There are many articles—like this one—that say that automation and AI are going to take menial human jobs, but that it’ll be a good thing.
The argument basically goes like so:
- Yes, many human jobs will disappear, but those will be replaced with jobs we actually want
- Everyone will move to more advanced work that requires more creativity and such
- So it’s ultimately a good thing, don’t worry about it
There are couple of major assumptions here that I think need to be called out and discussed.
First, who says these millions of people can or want to do this new creative work? Isn’t it a bit condescending to say to millions of people who’ve known one life that they’re now being upgraded into a better one, and that they can now cast off their shackles and stop doing the shit work because machines can do it instead?
It’s pretty insulting, I think.
I do believe that creative work is ultimately better for humanity, and probably would produce net more happiness for people in general, but this is not a simple point to make to millions of people who’ve been leading those lives for generations.
Even more importantly, there’s absolutely no guarantee (or even solid reason to believe) that AI advancement is going to stop at some magical place between grunt work and creative work. As if it’s going to evolve and improve and then suddenly stop getting smarter and better as soon as it’s figured out how to do boring clerical work.
We don’t know how or where it’s going to stop, but AI can already write articles, short stories, and create music that is good enough to convince humans that other humans created it. And we’re just now hitting level 0 in a game that goes to infinity.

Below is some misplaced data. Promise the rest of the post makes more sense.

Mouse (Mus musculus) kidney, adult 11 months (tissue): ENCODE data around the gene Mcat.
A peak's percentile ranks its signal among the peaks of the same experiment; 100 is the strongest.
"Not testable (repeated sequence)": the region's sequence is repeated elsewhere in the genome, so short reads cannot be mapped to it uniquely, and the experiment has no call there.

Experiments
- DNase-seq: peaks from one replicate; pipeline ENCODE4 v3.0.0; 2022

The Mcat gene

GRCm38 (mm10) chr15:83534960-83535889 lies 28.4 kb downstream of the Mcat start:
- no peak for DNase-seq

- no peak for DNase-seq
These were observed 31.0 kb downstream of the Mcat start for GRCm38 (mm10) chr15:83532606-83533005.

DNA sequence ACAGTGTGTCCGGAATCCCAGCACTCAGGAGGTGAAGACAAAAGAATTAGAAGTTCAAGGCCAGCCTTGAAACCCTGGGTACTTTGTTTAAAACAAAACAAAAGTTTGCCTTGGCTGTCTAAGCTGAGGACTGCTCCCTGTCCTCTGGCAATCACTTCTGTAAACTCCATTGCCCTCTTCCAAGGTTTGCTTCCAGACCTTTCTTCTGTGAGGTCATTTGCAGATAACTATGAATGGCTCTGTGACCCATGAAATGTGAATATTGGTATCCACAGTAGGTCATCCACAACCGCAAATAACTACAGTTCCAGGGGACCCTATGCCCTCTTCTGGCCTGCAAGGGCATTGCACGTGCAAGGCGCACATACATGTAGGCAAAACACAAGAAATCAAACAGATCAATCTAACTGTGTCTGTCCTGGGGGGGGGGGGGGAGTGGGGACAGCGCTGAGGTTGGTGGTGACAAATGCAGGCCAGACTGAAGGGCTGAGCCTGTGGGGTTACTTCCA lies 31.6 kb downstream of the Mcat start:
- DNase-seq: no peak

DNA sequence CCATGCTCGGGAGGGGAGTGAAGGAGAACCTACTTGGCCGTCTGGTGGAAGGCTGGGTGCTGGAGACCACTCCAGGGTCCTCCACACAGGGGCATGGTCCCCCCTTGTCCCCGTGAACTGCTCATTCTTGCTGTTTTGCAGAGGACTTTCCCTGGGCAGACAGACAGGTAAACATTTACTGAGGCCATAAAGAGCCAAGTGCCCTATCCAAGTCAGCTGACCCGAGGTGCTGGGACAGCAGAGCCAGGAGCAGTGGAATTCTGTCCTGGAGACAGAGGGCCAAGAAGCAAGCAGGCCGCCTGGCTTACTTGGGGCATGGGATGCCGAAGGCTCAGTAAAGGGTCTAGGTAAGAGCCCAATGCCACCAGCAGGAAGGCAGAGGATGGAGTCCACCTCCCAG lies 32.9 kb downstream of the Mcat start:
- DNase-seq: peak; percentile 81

Based on the current pacing, the odds seem very good to me that virtually all human creativity will be reproducible by AI within 20 years. And it wouldn’t surprise me if it were 10.
So the question then, assuming I’m right, is very simply, “What do we do then?”
Forget about the chances that it just self-improves at an exponential pace, we become ant-like compared to them, and they wipe us out. That’s a separate conversation.
But let’s assume they produce everything from the best comedy to the best art to the best…well, everything.
What do billions of humans do then?
One scenario I can envision is having each person wield AI, integrate with it, and in a very controlled way basically become that thing. So it’s like we’re still doing things and adding value, except it’s really mostly the AI doing it. If we’re integrated enough with it, though, it’ll still kind of be “us”.
So you have a small number of people, innovating wildly towards humanist ends, and we continue much like now except with fewer, smarter people working toward unified goals.
If that sounds too tree-hugger, that’s for a reason. If this type of AI gets weaponized we’re all going to be dead, so the only scenarios where we’re sitting around wondering what to do are those where we’ve also decided to co-exist.
So that’s one option: we basically turn into a small number of super-humans powered by AI, and we basically live in a commune doing art and science to improve humanity.
Another option is that we combine.
AI gets centralized. It sees our knowledge and our humanity and doesn’t want to kill us, so it offers to merge with us.
It parses all of our thoughts and ideas and experiences, brings them into the brain, and now we all live in a central consciousness.
The problem there is that humans will want to maintain some concept of individuality, which doesn’t seem conducive to this environment. So perhaps we’d have to partition off identities in some way to maintain a human-like feel to our lives.
This started out as an exploration of what humans are going to do for work, and it turned into what are we going to become.
I guess I’m ok with that.